Study strengthens Zika link to brain condition
Scientists have found the Zika virus in the amniotic fluid of two pregnant women whose foetuses have been diagnosed with a congenital brain condition.
Earlier this month the World Health Organisation (WHO) said the link between microcephaly found in babies born to infected mothers should be considered a "public health emergency of international concern".
While the link has not yet been scientifically proven, the latest research suggests that the virus can cross the placental barrier.
So far 36 countries have been affected by the outbreak and WHO officials have predicted as many as four million people could be infected this year.
In 2015, the number of reported cases of babies with microcephaly in Brazil increased 20-fold when compared with previous years.
Babies born with microcephaly have abnormally small heads and are at risk of incomplete brain development.
The latest report, published in 'The Lancet Infectious Diseases' journal, details two cases of women from north-east Brazil who presented with symptoms of Zika infection during the first trimester of their pregnancies; ultrasounds confirmed the foetuses had microcephaly.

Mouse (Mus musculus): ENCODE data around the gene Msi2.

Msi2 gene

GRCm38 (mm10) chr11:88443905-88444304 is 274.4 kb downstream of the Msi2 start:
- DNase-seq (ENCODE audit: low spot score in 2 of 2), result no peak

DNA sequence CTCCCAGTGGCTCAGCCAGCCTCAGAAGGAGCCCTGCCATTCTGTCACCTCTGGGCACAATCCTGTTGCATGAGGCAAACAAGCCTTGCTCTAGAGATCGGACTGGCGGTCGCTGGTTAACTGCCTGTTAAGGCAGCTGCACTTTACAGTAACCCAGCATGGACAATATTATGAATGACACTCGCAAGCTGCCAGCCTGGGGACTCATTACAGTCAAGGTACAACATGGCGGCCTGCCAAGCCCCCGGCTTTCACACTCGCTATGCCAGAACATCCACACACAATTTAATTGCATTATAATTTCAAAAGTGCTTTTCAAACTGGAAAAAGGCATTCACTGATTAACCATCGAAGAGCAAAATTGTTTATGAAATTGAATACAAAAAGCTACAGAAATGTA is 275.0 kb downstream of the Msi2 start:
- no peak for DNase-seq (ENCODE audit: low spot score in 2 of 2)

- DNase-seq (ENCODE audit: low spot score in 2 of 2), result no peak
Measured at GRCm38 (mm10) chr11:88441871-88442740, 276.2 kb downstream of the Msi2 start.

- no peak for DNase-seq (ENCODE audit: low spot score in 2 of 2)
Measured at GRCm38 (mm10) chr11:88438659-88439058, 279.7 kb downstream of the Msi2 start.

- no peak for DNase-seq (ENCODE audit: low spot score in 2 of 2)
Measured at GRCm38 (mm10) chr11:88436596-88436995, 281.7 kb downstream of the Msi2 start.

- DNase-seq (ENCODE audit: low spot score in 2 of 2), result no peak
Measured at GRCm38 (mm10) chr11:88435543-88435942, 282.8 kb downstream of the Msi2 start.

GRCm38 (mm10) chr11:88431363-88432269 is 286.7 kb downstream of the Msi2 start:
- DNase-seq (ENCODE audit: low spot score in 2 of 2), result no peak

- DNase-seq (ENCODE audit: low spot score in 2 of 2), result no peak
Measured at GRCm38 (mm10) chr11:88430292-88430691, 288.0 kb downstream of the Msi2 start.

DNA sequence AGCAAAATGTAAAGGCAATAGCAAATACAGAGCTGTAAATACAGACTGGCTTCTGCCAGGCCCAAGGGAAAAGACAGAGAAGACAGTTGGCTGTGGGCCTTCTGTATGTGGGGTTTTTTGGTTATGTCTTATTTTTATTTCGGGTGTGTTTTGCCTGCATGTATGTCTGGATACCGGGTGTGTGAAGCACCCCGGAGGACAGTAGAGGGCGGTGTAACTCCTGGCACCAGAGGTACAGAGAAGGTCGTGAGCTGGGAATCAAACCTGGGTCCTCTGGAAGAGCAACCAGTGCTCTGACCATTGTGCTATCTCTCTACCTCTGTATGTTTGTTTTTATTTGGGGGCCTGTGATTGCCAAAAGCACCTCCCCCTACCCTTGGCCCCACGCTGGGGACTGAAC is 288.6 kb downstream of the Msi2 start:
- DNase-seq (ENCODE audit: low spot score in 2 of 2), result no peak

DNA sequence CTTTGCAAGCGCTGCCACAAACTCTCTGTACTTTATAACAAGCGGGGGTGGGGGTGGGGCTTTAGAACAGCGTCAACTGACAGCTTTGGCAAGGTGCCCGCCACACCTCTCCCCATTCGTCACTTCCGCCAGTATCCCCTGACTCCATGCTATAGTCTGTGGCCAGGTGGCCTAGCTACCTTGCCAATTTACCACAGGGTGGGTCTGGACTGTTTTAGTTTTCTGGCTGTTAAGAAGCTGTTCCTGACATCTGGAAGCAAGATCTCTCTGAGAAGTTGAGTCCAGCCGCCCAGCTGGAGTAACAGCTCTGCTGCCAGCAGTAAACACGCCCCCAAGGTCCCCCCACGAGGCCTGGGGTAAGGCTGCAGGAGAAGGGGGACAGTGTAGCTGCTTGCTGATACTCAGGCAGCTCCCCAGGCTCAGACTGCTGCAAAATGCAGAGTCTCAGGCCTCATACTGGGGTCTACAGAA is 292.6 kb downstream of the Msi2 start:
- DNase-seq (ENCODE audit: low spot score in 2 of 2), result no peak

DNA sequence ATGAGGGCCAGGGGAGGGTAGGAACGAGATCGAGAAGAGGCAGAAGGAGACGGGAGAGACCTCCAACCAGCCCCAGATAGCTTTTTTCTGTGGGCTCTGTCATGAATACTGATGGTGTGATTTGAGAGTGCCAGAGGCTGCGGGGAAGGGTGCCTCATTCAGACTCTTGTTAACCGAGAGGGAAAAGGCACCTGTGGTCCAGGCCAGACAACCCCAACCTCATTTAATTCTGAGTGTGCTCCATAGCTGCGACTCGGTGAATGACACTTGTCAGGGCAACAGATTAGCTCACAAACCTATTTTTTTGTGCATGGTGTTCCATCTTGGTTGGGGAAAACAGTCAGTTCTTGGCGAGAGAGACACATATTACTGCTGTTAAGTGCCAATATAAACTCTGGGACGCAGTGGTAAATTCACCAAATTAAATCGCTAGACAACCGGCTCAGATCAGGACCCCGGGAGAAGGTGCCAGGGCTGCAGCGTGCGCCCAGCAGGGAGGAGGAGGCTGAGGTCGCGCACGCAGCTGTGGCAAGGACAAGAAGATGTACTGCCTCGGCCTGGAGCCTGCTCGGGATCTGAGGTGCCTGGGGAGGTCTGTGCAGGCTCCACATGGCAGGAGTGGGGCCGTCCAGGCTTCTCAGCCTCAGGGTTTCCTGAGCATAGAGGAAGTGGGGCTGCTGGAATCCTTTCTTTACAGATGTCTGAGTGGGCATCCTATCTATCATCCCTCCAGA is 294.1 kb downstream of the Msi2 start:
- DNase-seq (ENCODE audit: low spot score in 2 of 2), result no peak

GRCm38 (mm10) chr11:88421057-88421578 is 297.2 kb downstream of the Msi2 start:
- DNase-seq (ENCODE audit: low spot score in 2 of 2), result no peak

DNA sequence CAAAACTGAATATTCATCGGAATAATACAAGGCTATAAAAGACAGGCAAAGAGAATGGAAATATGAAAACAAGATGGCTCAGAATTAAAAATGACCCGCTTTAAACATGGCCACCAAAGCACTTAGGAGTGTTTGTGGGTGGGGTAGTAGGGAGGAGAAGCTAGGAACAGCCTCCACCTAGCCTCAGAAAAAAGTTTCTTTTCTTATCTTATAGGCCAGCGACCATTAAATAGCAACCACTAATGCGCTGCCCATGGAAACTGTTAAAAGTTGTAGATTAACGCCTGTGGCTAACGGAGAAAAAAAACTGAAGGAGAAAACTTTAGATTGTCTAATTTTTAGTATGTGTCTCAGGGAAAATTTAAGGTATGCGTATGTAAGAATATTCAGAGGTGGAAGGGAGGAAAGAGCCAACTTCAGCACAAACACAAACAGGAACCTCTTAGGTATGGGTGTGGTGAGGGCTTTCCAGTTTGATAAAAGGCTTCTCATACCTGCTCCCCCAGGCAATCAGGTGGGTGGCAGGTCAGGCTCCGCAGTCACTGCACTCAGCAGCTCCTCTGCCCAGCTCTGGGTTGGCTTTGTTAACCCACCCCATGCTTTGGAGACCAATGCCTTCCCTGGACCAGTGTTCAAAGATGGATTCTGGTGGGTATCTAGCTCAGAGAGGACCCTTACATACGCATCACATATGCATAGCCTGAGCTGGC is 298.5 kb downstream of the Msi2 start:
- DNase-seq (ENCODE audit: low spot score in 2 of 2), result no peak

Samples of amniotic fluid, the protective liquid around the foetus, were analysed and scientists confirmed the presence of the virus.
Commenting on the report, Jimmy Whitworth, professor of international public health at the London School of Hygiene and Tropical Medicine, said: "This study does strengthen the body of evidence that Zika virus is the cause of foetal microcephaly in Brazil."
He added: "Importantly they did not find evidence of any other of the main infections known to cause microcephaly."